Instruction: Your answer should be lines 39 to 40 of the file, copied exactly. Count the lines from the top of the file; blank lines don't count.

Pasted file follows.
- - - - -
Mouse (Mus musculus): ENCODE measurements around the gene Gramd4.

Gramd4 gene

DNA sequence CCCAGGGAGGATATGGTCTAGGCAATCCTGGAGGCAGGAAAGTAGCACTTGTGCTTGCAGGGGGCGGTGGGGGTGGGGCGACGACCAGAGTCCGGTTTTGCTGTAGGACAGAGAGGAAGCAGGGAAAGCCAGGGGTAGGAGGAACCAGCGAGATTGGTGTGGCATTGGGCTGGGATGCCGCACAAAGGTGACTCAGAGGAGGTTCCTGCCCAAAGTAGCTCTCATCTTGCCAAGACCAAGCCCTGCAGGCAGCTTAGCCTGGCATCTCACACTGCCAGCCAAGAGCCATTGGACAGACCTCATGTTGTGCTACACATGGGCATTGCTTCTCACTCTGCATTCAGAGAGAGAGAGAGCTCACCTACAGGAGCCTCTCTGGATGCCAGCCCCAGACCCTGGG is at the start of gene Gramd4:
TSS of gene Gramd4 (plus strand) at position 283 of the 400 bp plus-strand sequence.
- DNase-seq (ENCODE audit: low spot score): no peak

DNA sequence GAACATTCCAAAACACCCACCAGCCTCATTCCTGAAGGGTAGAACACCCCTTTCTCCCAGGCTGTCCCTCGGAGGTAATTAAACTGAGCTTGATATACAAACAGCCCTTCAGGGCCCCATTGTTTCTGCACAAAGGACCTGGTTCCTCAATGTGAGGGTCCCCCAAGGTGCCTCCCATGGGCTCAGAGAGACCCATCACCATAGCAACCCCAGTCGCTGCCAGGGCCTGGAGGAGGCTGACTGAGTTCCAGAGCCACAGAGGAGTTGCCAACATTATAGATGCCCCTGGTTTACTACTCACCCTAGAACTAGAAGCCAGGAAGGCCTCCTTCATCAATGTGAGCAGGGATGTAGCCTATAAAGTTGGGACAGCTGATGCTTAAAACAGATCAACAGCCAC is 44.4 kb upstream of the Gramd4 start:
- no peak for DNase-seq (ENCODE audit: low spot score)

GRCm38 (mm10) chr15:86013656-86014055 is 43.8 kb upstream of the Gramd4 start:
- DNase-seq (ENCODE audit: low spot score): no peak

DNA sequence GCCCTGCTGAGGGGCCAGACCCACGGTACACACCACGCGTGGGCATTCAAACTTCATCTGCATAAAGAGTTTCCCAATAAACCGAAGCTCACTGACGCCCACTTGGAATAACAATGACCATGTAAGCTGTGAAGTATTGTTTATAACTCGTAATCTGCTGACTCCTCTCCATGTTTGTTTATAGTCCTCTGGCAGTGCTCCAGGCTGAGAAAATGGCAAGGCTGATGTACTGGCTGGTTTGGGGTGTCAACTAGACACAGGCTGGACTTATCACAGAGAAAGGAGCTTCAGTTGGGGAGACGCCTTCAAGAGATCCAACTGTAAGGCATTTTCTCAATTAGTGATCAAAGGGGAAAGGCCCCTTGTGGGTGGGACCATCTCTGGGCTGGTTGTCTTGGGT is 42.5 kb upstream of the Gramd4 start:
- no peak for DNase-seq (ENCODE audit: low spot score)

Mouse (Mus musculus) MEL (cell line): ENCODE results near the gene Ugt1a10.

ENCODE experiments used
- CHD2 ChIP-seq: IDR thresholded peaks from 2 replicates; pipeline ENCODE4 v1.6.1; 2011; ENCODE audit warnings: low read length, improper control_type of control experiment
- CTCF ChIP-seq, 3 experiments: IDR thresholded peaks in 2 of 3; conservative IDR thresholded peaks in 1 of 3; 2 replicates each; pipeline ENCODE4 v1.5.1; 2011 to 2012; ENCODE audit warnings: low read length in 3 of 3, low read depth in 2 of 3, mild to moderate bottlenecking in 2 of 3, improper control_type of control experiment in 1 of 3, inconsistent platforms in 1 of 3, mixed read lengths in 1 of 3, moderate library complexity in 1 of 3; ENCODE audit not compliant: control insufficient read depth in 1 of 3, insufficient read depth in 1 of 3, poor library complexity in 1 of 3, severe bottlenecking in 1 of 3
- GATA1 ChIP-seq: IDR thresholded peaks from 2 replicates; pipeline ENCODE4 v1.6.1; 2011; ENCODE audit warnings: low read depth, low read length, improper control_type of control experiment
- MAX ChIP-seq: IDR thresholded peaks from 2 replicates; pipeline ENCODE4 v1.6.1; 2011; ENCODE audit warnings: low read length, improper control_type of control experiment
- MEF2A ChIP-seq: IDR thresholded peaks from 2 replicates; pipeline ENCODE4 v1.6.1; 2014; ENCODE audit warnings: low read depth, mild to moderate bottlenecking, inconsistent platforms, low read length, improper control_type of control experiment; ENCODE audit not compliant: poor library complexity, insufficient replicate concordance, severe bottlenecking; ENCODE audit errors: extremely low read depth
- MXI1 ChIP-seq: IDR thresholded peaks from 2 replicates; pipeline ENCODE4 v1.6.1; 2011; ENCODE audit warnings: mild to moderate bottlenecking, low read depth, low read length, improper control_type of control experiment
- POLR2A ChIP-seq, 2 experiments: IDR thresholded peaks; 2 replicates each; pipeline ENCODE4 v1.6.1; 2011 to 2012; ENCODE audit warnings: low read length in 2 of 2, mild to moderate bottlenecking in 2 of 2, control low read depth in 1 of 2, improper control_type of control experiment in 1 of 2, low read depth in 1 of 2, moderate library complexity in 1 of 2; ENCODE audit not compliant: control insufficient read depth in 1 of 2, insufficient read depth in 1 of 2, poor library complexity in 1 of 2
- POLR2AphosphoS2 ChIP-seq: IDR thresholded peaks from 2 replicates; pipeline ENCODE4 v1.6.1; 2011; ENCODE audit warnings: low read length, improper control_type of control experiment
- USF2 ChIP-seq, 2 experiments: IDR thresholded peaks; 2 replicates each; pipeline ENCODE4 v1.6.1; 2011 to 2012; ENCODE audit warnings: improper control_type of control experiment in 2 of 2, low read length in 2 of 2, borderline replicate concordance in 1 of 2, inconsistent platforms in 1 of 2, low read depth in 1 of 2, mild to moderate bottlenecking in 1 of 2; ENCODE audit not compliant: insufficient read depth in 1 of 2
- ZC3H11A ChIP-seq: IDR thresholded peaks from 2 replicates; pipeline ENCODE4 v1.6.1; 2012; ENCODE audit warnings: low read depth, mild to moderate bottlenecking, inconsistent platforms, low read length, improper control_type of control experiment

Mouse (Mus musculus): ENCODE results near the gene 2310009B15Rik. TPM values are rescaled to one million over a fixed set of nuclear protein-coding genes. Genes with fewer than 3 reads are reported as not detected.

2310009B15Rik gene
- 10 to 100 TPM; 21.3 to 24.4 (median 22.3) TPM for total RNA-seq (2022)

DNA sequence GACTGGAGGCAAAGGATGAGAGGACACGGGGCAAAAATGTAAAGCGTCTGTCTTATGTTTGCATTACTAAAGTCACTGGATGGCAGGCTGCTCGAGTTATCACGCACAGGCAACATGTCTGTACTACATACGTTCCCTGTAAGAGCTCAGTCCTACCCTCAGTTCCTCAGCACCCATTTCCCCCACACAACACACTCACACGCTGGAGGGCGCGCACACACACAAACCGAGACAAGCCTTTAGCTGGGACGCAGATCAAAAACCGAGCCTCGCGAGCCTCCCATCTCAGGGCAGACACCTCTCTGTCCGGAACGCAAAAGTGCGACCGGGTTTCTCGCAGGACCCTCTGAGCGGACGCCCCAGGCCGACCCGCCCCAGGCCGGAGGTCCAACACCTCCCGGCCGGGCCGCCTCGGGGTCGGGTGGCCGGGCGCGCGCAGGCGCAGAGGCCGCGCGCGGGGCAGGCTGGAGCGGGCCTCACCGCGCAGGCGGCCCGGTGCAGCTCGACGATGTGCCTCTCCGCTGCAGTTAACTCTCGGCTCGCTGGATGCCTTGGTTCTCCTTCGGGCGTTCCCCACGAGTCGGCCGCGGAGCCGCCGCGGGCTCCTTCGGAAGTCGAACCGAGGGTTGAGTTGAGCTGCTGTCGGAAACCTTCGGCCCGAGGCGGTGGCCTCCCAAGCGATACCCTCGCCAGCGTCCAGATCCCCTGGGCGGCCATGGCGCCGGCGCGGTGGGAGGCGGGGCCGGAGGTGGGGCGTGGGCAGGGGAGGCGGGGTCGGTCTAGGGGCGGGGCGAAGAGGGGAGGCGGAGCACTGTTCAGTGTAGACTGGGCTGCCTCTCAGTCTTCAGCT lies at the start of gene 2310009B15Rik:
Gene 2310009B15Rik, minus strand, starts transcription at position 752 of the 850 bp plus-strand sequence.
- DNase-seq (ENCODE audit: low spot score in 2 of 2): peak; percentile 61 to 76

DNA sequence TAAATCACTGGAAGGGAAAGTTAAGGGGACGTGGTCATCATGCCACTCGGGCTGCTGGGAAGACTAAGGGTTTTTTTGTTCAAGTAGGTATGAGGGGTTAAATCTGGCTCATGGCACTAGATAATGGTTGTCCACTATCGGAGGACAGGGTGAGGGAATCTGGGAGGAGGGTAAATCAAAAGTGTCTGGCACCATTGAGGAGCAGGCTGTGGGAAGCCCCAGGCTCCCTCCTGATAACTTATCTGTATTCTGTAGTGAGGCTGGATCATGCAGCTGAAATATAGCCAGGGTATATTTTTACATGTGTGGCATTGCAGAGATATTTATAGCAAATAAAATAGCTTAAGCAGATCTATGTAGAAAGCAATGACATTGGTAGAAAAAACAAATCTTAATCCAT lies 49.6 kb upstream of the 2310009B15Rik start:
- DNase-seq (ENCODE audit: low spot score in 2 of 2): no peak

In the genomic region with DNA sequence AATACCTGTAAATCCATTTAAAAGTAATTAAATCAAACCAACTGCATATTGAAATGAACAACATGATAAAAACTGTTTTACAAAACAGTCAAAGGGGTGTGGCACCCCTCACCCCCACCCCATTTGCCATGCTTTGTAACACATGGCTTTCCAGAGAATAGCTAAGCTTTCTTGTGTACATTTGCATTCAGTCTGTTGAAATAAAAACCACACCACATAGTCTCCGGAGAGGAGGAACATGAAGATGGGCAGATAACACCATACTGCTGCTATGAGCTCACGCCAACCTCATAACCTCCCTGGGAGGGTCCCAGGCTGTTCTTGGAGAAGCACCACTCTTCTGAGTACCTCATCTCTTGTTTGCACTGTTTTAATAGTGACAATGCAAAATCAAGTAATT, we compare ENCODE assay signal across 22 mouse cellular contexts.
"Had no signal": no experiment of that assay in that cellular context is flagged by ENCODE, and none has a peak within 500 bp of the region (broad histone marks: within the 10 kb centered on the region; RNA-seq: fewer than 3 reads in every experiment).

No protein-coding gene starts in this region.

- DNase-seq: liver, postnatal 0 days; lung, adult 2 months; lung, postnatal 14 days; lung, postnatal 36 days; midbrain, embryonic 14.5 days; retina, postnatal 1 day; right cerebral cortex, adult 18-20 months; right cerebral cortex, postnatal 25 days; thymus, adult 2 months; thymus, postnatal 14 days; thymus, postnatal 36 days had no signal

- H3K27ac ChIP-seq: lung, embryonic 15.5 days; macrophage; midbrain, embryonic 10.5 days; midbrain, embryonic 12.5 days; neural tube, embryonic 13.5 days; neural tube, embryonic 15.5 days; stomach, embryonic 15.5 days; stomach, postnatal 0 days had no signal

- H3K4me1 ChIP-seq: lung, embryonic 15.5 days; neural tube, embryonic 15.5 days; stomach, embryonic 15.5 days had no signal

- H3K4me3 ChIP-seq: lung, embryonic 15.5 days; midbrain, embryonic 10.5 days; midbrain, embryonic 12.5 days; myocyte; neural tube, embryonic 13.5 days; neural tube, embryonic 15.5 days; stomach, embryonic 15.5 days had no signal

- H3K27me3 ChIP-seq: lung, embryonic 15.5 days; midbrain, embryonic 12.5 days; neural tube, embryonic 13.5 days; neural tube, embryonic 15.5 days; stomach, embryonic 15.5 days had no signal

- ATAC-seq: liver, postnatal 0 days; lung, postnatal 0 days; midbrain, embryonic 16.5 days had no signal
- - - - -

- H3K27me3 ChIP-seq: lung, embryonic 15.5 days; midbrain, embryonic 12.5 days; neural tube, embryonic 13.5 days; neural tube, embryonic 15.5 days; stomach, embryonic 15.5 days had no signal

- ATAC-seq: liver, postnatal 0 days; lung, postnatal 0 days; midbrain, embryonic 16.5 days had no signal